Even if you think you know the sender or the website, it’s best not to enter any sensitive information or download any attachments on an unknown site that was linked from social media. Accounts can be hacked, and legitimate websites can be copied in an attempt to gain your trust. Always look for the HTTPS designation at the beginning of a website’s URL to let you know if the site is secure.

Protect Your Customers

While you may not be legally obligated to notify customers of social phishing scams, it is still in your best interest to do so. If a customer has a negative interaction with your brand (even an imposter version of your brand), they’ll be less likely to interact with your business in the future, so it never hurts to take reasonable steps to protect your customers from scammers.

1. Monitor Your Brand

Google Alerts allow you see whenever someone mentions your company online, and they’re a great resource for discovering potential impersonators. Here, you can sign up to receive free alerts whenever your business is mentioned online and keep an eye out for any illegitimate uses of your business’s identity.

Google Alerts screen

Besides using Google Alert for fraud monitoring, it’s a good idea in general to have an Alert set up for your business just to stay in the loop about what people are saying.

2. Report Scams

If you become aware of a social phishing scam, you should immediately report it. You can make your complaint to the FBI via their Internet Crime Complaint Center and the Federal Trade Commission. (If you’re located outside the U.S. you can make a complaint to your country’s own national fraud reporting organization.)

You should also report any suspicious activity to the social platform(s) that the scammer is using to impersonate your brand. They will have the resources you need to get any fraudulent accounts taken down.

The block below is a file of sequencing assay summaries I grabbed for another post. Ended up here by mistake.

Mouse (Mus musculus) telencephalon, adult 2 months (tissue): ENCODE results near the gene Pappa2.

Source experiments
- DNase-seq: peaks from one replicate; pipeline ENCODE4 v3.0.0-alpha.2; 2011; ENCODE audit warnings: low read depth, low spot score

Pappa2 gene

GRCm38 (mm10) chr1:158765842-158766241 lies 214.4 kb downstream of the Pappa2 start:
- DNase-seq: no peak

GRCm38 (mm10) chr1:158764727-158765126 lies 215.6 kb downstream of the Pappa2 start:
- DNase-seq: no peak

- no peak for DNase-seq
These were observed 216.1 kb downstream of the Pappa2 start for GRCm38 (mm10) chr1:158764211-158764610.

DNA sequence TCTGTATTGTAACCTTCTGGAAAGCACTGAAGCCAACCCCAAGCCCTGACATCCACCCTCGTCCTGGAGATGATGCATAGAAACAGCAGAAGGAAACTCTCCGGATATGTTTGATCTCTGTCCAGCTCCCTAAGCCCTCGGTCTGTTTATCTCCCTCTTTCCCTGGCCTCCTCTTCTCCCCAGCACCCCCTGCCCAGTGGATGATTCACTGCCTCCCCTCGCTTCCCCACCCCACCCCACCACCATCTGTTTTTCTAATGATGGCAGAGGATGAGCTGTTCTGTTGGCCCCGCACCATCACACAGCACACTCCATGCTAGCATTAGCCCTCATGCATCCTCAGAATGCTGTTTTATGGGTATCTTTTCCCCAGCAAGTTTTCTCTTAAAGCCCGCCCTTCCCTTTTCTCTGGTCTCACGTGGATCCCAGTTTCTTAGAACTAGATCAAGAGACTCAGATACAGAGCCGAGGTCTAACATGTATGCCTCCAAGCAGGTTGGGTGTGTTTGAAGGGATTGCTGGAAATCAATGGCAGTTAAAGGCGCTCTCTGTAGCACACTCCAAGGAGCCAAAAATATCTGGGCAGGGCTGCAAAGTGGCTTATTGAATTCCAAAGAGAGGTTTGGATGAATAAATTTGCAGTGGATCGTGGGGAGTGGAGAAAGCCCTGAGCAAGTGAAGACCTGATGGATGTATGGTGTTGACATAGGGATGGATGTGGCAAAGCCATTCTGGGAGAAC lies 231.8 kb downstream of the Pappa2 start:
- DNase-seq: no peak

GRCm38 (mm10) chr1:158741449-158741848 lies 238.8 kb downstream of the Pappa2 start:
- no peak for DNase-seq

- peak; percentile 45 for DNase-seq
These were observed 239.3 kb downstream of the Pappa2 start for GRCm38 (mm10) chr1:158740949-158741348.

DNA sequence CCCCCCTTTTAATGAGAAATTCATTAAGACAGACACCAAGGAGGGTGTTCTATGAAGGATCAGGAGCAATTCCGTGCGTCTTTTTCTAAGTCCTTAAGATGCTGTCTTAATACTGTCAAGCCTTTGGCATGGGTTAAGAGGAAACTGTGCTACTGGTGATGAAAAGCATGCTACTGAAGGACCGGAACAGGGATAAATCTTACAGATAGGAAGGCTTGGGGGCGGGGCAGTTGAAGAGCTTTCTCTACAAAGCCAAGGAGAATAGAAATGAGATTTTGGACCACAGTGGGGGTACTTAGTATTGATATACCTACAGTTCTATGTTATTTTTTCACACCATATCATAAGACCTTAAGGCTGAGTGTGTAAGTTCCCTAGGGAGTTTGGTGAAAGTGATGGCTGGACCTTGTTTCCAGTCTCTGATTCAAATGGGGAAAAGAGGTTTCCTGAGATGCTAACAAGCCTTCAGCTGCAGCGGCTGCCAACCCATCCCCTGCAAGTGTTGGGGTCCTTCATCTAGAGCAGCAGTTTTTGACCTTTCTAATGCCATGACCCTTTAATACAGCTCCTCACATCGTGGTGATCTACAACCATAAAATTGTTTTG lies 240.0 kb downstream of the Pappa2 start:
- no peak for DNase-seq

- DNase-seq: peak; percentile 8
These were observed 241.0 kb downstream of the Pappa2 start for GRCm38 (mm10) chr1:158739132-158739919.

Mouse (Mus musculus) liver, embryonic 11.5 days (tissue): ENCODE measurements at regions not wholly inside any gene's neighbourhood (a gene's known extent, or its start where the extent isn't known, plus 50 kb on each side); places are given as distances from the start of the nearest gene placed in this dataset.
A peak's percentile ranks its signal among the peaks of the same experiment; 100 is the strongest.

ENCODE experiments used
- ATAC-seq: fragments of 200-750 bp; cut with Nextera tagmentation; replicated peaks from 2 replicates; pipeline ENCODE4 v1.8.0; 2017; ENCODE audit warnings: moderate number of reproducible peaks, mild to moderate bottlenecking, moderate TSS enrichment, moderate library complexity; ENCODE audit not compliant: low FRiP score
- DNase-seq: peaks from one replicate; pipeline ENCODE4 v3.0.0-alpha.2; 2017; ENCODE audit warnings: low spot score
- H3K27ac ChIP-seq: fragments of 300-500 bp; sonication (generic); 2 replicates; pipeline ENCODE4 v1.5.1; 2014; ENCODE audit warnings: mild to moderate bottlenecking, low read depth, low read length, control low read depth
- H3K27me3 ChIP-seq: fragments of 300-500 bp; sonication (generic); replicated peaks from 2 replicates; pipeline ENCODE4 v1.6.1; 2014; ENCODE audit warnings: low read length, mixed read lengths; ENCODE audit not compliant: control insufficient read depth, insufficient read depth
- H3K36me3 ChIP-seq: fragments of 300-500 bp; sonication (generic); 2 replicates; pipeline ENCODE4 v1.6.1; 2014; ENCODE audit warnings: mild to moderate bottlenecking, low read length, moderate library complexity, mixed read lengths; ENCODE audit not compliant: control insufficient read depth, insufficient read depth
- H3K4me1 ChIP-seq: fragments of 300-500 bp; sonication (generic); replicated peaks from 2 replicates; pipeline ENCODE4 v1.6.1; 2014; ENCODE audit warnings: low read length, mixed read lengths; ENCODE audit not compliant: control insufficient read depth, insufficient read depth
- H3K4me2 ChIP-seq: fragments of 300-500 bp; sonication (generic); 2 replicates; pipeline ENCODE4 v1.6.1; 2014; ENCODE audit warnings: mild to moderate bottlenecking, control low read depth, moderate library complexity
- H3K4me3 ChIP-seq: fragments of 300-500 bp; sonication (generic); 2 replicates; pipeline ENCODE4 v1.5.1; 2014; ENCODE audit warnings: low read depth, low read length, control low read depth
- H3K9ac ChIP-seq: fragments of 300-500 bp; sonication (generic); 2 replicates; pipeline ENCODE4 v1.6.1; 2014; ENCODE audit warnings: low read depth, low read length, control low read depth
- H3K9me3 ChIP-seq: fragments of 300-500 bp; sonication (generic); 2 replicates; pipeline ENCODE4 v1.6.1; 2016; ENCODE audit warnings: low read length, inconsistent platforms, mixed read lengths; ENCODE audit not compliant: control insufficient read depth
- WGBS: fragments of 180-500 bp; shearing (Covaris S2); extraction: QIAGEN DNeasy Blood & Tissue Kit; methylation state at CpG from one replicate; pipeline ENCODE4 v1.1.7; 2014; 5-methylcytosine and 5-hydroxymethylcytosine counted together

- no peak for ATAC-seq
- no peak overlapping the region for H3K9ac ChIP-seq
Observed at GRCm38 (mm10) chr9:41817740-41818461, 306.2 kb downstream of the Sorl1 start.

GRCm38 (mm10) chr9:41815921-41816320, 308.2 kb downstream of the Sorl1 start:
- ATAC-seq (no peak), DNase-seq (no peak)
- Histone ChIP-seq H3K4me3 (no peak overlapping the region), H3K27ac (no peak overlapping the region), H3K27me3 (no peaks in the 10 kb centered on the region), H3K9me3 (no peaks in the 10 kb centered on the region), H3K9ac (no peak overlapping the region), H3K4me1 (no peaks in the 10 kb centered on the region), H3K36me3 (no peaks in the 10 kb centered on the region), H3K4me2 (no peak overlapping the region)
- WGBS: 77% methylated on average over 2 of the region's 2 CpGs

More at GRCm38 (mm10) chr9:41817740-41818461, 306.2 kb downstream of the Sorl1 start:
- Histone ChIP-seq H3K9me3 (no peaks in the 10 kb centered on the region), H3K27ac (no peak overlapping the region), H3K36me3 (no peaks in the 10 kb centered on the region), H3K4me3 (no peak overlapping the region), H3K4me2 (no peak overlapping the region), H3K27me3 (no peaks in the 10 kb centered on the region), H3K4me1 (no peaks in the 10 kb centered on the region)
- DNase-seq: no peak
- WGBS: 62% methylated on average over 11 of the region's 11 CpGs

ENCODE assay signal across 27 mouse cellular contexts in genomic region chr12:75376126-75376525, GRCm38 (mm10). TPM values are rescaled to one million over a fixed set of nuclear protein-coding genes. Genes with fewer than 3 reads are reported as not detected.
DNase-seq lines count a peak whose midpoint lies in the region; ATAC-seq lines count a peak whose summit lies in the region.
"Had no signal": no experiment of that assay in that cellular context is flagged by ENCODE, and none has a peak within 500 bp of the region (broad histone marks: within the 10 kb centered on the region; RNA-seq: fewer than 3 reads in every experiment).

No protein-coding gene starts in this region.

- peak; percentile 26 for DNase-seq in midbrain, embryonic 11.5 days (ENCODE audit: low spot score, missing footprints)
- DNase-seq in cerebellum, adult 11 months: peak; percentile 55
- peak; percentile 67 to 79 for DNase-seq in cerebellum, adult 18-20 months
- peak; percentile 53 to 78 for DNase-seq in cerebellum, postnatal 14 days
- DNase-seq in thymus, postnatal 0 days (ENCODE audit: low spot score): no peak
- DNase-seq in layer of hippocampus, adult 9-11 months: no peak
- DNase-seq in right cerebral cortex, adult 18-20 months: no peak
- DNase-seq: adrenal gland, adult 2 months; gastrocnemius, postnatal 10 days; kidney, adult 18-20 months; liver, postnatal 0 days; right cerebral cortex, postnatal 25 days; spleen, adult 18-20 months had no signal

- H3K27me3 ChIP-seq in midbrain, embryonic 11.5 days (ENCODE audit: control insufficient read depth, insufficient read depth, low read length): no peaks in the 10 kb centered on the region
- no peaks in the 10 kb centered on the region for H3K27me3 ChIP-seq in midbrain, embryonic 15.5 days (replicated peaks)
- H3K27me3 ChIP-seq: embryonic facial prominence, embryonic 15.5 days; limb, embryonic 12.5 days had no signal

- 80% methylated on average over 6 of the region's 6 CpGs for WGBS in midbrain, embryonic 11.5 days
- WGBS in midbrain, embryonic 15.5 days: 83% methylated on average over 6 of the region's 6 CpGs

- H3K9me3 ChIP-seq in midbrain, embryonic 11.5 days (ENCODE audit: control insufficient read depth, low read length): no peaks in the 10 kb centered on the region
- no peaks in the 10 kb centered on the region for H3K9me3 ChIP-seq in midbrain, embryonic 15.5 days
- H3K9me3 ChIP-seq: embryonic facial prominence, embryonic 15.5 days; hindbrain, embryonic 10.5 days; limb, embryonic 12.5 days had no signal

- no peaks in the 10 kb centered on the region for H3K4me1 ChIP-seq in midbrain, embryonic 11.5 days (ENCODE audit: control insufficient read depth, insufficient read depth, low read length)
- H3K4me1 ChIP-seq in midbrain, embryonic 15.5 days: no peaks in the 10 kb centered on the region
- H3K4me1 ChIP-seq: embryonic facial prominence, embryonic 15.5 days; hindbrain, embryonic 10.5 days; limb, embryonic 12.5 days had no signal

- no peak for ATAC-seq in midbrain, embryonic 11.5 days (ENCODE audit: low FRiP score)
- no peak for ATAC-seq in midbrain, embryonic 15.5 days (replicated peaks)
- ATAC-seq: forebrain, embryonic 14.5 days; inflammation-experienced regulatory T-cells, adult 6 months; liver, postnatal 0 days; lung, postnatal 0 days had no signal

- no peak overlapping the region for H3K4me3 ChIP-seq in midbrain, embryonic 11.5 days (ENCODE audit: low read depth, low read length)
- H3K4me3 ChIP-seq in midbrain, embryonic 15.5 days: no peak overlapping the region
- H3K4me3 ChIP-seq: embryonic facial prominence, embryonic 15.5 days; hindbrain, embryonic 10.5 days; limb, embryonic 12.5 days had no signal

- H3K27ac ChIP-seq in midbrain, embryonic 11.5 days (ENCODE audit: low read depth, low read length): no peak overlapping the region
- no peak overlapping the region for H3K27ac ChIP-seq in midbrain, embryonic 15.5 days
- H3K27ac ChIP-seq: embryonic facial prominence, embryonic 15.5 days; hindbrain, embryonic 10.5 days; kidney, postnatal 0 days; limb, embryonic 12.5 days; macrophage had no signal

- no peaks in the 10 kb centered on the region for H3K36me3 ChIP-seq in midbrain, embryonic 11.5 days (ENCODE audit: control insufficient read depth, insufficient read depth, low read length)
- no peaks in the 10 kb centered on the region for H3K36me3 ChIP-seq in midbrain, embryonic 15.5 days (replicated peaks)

3. Spread Awareness

If you know that your customers are being targeted, post an awareness message to your social channels and warn customers to be vigilant. You can also provide some of the tips listed above to help customers learn to recognize scams on their own.


Whatever you do, don’t just ignore it. Customers deserve to know when your business name is being used to deceive people, and the quicker you take action, the less likely they are to succeed.

Mike Speer Administrator
Chief Marketing Officer Michaels WIlder

Opinions are my own and not the views of my employer.

Chief Marketing Officer at Michaels Wilder and an entrepreneur since before the average person knew what that even meant, Mike has helped countless businesses build effective sales and marketing strategies. His philosophy is, “If you’re not thinking 10 years ahead, you’re already behind.” Mike’s content has appeared in Forbes Magazine, Inc. and Apple News. He has also been featured numerous times as a “Top 10 Writer” worldwide on the Q&A content site, Quora.

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Mike Speer Administrator
Chief Marketing Officer Michaels WIlder

Opinions are my own and not the views of my employer.

Chief Marketing Officer at Michaels Wilder and an entrepreneur since before the average person knew what that even meant, Mike has helped countless businesses build effective sales and marketing strategies. His philosophy is, “If you’re not thinking 10 years ahead, you’re already behind.” Mike’s content has appeared in Forbes Magazine, Inc. and Apple News. He has also been featured numerous times as a “Top 10 Writer” worldwide on the Q&A content site, Quora.